Teaching my daughter.
Today many millions of men and women all over the world marched en masse for many millions of reasons which fall under the umbrella of the rights of all people, which include the fifty percent of whom are female. Some marched for respect. Some for fear. Some for zeal. Some for the sake of another. Some for anger. Some for political agenda. Some for true stories and personal history. Some for hope.
Today I thought a great deal about my daughter who is less than two years old but already showing signs of a fierce and determined disposition, and the millions of things I want to teach and demonstrate to her.
There are many places where women (and men) are treated as animals, or property, or worse; where women are the possessions of men or even other women; where people are stripped of their humanity and told they are not worthy of citizenship on earth. I believe this not only happens around the world, but also in our own cities and towns, and in more ways than one. But today I thought of raising my daughter in a place like North Korea, or Syria, or Uganda, and the thought alone brought me to my knees. I thought of my daughter in the future, in high school and college, when she will require a deep sense of truth to fight for others and to fight for herself in the face of this cruel and tricky and wild and mysterious and adventuresome and often terrifying world.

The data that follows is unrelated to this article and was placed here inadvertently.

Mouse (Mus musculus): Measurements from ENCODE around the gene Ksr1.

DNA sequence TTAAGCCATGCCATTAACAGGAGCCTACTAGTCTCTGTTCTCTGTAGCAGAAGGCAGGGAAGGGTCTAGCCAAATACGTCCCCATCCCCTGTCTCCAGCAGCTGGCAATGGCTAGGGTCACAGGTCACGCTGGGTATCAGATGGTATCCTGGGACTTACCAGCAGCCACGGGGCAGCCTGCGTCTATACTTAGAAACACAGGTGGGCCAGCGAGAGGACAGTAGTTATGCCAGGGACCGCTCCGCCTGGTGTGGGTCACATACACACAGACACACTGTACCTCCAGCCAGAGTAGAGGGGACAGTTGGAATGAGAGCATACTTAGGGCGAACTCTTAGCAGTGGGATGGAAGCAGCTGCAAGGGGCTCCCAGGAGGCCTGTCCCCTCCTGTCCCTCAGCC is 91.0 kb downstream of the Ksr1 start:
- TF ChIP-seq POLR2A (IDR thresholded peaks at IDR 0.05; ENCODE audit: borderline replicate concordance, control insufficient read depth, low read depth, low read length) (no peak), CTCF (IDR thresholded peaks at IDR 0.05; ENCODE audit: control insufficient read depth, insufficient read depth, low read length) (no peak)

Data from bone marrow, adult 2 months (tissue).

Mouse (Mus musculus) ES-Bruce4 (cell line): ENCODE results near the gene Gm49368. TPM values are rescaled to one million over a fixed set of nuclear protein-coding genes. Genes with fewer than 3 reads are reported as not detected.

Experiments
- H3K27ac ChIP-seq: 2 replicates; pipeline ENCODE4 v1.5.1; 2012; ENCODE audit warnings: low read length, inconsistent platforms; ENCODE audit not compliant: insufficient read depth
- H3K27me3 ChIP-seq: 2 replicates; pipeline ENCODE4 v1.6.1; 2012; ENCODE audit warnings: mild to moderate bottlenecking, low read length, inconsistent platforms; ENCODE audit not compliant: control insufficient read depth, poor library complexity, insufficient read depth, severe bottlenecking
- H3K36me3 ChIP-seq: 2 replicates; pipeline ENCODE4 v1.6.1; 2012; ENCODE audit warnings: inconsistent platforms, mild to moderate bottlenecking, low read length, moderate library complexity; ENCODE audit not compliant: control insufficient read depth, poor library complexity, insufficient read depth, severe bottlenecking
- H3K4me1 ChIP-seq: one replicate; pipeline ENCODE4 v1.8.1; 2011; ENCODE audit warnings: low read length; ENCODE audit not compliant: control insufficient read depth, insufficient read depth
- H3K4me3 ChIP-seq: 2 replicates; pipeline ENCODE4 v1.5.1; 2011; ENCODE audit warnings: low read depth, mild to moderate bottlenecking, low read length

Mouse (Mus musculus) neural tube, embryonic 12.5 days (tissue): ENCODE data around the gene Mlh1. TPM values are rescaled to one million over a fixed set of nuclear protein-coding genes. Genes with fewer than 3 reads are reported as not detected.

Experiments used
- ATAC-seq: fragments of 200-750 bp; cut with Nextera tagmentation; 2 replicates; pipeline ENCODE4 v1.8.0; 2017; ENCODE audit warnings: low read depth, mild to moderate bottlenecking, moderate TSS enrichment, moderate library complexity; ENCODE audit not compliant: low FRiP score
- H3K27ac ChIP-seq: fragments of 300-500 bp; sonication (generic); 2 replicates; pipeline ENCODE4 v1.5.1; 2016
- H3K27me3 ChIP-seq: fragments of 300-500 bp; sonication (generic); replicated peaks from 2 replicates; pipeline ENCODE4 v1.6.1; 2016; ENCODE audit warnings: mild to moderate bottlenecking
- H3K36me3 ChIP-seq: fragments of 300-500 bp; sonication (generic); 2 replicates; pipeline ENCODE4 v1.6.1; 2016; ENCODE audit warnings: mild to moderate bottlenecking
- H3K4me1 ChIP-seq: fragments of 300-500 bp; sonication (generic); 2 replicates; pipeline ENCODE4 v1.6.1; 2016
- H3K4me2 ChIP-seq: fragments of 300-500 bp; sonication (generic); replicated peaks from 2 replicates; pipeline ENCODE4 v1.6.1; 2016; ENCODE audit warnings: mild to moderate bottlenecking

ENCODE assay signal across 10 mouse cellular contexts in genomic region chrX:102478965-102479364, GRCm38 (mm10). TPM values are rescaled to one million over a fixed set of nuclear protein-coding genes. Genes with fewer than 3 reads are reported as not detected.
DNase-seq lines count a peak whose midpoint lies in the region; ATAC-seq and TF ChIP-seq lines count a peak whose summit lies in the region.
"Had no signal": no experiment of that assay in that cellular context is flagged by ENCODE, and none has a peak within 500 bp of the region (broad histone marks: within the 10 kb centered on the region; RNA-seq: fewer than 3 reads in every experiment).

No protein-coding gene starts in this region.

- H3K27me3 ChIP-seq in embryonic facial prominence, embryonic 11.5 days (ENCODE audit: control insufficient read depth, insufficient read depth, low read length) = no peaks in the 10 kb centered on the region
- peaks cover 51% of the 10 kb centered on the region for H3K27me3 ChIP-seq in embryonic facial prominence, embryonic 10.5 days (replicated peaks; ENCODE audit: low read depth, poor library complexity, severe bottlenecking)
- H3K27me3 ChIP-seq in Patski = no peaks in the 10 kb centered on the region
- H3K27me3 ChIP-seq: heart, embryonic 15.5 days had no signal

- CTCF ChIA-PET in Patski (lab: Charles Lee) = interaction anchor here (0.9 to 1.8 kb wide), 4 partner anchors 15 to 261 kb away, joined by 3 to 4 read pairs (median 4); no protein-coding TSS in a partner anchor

Who will teach Mae
that power is loving the least appealing people
that every human being should be looked in the eye
that nothing about her outward appearance determines the woman she is
that she deserves dignity, fairness, tenderness and justice
that she doesn’t have to be quiet
that she shouldn’t apologize for her big feelings
that she’s been her perfect self since before I laid eyes on her
that her mind is full and deep and capable of unique and unconquerable creativity
that she can pursue any goal and have courage to stand back up when she fails
that there are people in this world who objectify, hate, destroy and humiliate others, but that she won’t be one of them?
I will teach her those things, when there are voices screaming the opposite. I will teach her that she is a universe of joy and potential and intelligence and kindness and fortitude and capacity for great things. It is my job, and although I mourn over the condition of so many of our institutions and leaders and churches and schools and communities and cities and families, ultimately I know that I am Mae’s mother. I’m a woman, I’m a girl, and I will teach her what that means.